Clinical relevance

Addressing the rising prevalence of thyroid nodules and the need for accurate ultrasound-based diagnoses is crucial, especially given the variability in diagnostic accuracy and repeatability due to doctors’ differing experience levels. This study investigates GPT-4’s potential in the medical field, with a focus on thyroid cancer ultrasound report analysis, to enhance diagnostic outcomes by supporting human expertise. We examine GPT-4’s capabilities in improving diagnostic accuracy, efficiency, and minimizing human error in the diagnostic process. A clear use case for GPT-4 in this setting is assisting radiologists in reviewing and interpreting ultrasound description, providing a second opinion to support decision-making. This AI-assisted approach could foster collaboration among healthcare teams, facilitate continuous learning, and improve healthcare quality and accessibility in remote or underserved areas. Through this investigation, we aim to contribute to the development of a reliable, accessible, and efficient diagnostic tool for clinical practice, ultimately benefiting healthcare professionals and patients by promoting better patient care and outcomes (31). Furthermore, the integration of GPT-4 and the CoT method into the clinical process presents valuable opportunities for improving the diagnostic process. By providing a second opinion in the interpretation of ultrasound descriptions, GPT-4 can aid in identifying critical details that may be overlooked and in preventing diagnostic errors. Meanwhile, the CoT method provides a comprehensive insight into GPT-4’s decision-making process. Understanding how the AI arrived at its conclusions not only enables clinicians to verify the AI’s recommendations but also to incorporate AI insights into their diagnosis more confidently. This transparency ultimately leads to better-informed medical decisions, fostering trust in AI-assisted diagnostic processes. Additionally, understanding the AI’s thought process could provide a basis for continuous learning and improvement, facilitating the development of more refined diagnostic strategies (32).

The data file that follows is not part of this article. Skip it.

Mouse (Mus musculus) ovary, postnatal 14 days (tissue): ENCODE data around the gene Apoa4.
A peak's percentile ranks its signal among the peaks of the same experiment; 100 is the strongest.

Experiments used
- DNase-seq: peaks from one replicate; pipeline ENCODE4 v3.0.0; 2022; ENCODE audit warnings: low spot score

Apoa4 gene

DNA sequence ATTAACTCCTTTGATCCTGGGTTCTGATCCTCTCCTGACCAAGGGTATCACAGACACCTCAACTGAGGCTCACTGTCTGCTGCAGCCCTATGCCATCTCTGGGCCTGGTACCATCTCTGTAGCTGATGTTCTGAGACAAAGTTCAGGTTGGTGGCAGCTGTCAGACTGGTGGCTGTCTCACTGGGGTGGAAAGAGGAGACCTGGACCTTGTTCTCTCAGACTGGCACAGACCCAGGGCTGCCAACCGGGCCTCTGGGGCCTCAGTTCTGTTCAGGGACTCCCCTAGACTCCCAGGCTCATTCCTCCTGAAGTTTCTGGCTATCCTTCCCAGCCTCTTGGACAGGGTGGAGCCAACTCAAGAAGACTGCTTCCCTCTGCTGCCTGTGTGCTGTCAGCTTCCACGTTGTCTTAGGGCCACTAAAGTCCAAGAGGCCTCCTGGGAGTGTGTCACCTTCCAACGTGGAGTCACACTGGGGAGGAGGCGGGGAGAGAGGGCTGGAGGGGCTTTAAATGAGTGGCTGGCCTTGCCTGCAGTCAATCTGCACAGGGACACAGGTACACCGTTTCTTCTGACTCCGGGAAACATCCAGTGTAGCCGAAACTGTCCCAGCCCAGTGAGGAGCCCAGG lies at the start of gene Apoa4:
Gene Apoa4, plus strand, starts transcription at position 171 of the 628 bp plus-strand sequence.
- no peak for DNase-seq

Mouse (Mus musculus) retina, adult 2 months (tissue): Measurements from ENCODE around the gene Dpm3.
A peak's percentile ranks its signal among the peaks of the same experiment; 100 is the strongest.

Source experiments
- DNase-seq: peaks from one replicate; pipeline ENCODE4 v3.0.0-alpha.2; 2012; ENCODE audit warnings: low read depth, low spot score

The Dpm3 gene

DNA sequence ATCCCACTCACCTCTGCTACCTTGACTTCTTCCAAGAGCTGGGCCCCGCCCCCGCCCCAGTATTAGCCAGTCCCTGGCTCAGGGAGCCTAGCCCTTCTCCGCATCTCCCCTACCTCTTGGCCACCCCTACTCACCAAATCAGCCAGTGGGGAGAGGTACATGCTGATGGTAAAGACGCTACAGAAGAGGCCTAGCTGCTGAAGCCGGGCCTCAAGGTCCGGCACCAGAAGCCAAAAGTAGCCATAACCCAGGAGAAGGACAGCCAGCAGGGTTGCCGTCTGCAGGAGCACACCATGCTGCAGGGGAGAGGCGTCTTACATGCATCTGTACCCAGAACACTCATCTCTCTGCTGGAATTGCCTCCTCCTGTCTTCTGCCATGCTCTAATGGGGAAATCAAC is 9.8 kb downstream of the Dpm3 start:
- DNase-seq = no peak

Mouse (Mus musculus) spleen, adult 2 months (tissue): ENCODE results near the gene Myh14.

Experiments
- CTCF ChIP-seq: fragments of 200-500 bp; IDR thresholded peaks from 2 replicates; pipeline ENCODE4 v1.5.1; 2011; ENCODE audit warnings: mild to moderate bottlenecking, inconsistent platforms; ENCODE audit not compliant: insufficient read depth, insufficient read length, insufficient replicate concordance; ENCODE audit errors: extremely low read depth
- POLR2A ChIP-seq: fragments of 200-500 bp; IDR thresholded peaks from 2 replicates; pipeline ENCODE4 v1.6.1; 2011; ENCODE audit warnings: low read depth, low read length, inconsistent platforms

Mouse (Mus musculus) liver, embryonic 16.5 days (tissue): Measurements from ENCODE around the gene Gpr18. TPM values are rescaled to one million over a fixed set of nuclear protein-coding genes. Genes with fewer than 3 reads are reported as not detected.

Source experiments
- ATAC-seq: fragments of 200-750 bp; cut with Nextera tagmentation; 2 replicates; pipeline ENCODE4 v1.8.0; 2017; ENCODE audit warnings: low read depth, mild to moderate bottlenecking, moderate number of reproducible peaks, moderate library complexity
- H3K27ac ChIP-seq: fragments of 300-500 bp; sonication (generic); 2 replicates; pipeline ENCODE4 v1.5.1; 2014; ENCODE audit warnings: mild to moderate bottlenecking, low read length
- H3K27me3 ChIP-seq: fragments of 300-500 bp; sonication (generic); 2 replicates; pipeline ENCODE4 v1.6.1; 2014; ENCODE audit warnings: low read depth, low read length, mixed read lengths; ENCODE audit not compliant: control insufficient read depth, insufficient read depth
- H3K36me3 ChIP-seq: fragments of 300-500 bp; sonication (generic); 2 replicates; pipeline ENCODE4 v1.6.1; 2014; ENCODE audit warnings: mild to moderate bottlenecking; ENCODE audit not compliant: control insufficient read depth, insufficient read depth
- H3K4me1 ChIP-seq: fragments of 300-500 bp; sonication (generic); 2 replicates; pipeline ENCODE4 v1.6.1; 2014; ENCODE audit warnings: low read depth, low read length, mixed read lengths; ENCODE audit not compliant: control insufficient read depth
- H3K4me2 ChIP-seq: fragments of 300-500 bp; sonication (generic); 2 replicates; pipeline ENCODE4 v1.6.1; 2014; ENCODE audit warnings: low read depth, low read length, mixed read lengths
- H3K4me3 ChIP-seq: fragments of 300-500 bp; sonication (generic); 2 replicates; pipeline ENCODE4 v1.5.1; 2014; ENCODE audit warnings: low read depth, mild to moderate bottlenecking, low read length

Online platform

The proposed online platform “ThyroAIGuide”, leveraging AI capabilities, holds substantial potential to transform healthcare delivery, especially in diagnostics. Its accessibility allows patients from remote or underserved areas to access preliminary diagnostic information anytime, anywhere, thereby identifying those requiring urgent care and guiding them towards appropriate resources. The platform’s efficiency lies in its automation of data extraction, scoring, and risk calculation, providing rapid diagnostic insights that save time for both patients and healthcare providers, and potentially hastening the initiation of suitable treatment. Furthermore, the AI-powered platform offers consistency in evaluations, reducing variability that can occur with different healthcare providers, which is particularly beneficial in complex or subjective areas of medicine like imaging study interpretation. Additionally, the platform serves as an educational tool, helping patients better understand their condition and risk factors, thereby empowering them to take a more active role in their healthcare and make informed treatment decisions.